BANGOR, Maine — Demolition crews hired by Lowe’s are tearing down the old Wal-Mart store on Springer Drive to make room for a new retail store for the home improvement chain, Bangor Code Enforcement Officer Dan Wellington said on Monday.
Lowe’s purchased the property in late October or early November, he said, and plans to build a 137,000-square foot retail store at the site. It is expected to open in early 2011.
Wal-Mart sold the property after opening a new Wal-Mart Supercenter off Stillwater Avenue in July of 2009.
“We won’t disclose a purchase price,” Maureen Rich, spokeswoman for Lowe’s Companies Inc., headquartered in Mooresville, N.C., said on Monday.
The cost of constructing the new retail store is expected to run around $18.5 million, she said.
City records show that Lowe’s paid only “$10 and other goods and valuable considerations,” for the former Wal-Mart property, Wellington said, noting the true value of the deal will be recorded with the Penobscot County registry of deeds. It could not be confirmed Monday if that filing had occurred.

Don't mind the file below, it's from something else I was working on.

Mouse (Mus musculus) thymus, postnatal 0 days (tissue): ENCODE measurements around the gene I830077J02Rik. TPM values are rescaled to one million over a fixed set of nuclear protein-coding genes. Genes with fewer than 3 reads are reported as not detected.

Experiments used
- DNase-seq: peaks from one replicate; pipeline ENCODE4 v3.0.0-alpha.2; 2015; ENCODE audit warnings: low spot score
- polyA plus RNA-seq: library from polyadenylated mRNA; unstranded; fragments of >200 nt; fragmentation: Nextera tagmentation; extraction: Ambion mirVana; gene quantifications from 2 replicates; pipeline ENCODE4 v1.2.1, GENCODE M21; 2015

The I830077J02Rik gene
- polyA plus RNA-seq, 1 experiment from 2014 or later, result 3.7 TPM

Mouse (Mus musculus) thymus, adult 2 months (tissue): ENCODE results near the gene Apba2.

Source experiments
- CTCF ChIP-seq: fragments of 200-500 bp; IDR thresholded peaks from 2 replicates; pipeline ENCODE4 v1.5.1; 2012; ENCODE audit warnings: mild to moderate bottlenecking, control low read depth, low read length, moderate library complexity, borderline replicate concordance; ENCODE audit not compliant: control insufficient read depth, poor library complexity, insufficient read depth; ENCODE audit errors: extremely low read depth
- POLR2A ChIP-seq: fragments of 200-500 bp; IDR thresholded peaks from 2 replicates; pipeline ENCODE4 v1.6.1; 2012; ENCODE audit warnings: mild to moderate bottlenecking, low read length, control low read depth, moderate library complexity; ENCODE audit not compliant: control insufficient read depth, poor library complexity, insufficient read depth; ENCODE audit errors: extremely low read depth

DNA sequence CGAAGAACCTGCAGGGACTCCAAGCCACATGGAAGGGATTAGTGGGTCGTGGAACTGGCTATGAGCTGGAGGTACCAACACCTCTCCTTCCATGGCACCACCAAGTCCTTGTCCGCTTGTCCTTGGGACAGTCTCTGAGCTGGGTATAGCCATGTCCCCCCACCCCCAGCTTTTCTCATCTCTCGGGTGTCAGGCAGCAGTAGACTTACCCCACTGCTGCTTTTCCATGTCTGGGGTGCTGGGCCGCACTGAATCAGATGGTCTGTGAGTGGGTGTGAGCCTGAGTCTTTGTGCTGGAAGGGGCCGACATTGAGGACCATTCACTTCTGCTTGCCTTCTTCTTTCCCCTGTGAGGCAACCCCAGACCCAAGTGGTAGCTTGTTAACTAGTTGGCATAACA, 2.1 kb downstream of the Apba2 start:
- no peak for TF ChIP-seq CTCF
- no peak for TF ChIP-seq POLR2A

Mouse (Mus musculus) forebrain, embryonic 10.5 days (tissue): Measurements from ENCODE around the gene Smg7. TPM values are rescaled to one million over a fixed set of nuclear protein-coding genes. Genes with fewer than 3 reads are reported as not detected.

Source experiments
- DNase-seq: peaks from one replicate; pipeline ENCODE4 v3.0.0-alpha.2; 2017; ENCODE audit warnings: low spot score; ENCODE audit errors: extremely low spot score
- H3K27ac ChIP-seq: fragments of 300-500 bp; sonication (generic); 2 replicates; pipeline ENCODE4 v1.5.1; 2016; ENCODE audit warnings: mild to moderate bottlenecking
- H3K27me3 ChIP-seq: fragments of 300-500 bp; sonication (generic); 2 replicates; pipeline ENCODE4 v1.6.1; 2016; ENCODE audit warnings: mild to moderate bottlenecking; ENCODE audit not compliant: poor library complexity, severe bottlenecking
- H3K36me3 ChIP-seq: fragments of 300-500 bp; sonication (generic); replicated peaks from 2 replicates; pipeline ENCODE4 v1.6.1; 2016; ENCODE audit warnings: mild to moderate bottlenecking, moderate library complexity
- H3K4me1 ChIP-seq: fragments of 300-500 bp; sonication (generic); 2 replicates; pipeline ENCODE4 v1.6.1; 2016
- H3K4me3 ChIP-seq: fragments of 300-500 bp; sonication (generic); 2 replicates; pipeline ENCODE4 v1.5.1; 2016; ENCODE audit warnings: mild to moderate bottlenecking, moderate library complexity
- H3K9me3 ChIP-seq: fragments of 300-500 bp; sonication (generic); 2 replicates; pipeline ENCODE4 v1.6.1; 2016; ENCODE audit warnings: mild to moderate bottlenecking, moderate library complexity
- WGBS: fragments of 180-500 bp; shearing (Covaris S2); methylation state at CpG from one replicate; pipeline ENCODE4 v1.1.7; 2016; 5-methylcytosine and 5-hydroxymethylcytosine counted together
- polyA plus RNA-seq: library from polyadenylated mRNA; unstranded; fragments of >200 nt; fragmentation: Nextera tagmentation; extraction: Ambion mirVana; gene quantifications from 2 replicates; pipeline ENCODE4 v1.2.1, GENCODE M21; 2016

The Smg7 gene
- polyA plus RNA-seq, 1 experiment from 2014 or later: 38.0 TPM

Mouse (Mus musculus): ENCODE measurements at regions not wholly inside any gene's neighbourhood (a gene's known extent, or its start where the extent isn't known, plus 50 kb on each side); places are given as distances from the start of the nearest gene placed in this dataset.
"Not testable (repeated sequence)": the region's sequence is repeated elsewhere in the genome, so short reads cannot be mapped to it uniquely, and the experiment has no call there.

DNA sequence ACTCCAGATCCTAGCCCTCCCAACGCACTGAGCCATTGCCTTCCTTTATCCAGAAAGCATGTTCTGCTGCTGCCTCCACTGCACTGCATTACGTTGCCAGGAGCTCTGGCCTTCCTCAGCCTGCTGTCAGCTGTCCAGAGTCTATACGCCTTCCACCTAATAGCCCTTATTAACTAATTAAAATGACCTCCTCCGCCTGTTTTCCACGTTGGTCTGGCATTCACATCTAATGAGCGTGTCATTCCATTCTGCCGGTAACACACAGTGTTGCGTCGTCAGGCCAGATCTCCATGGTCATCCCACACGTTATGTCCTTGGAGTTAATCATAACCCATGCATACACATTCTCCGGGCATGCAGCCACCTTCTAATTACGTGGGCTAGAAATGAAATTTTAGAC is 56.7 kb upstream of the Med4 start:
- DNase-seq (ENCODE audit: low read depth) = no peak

Once constructed, the new Bangor store will create “up to 175 jobs, and Lowe’s offers benefits to both full and part-time employees,” Rich said.
Lowe’s first came to the Greater Bangor area in April 2008, when a 117,000-square-foot store with an adjacent 31,000-square-foot garden center opened at 15 Arista Drive, off outer Wilson Street, in Brewer.
That retail store was the 10th built in Maine and cost approximately $18.5 million to build. It employs about 150 people. Currently, there are more than 1,700 Lowe’s stores in the United States and Canada, according to the company’s Web site.
The next nearest Lowe’s, about 25 miles southeast of Brewer in Ellsworth, opened January 2008.
Lowe’s plans for the Bangor property also include a 35,000-square-foot building that will sit to the left of the Springer Drive entrance, Wellington said.
“They have not named that tenant,” he said.
“About half of it is on the ground,” Wellington said, referring to the razing of the Wal-Mart building.
The work started about a month ago when crews began pulling out the regulated waste — fluorescent bulbs, electric switches and other items containing mercury from the old store. Those materials must be disposed of properly, he said.
“They actually started tearing it down, parts of the roof, last Friday,” Wellington said.
A pre-construction meeting is scheduled for Thursday, and Lowe’s officials would like to begin construction this spring, Wellington said.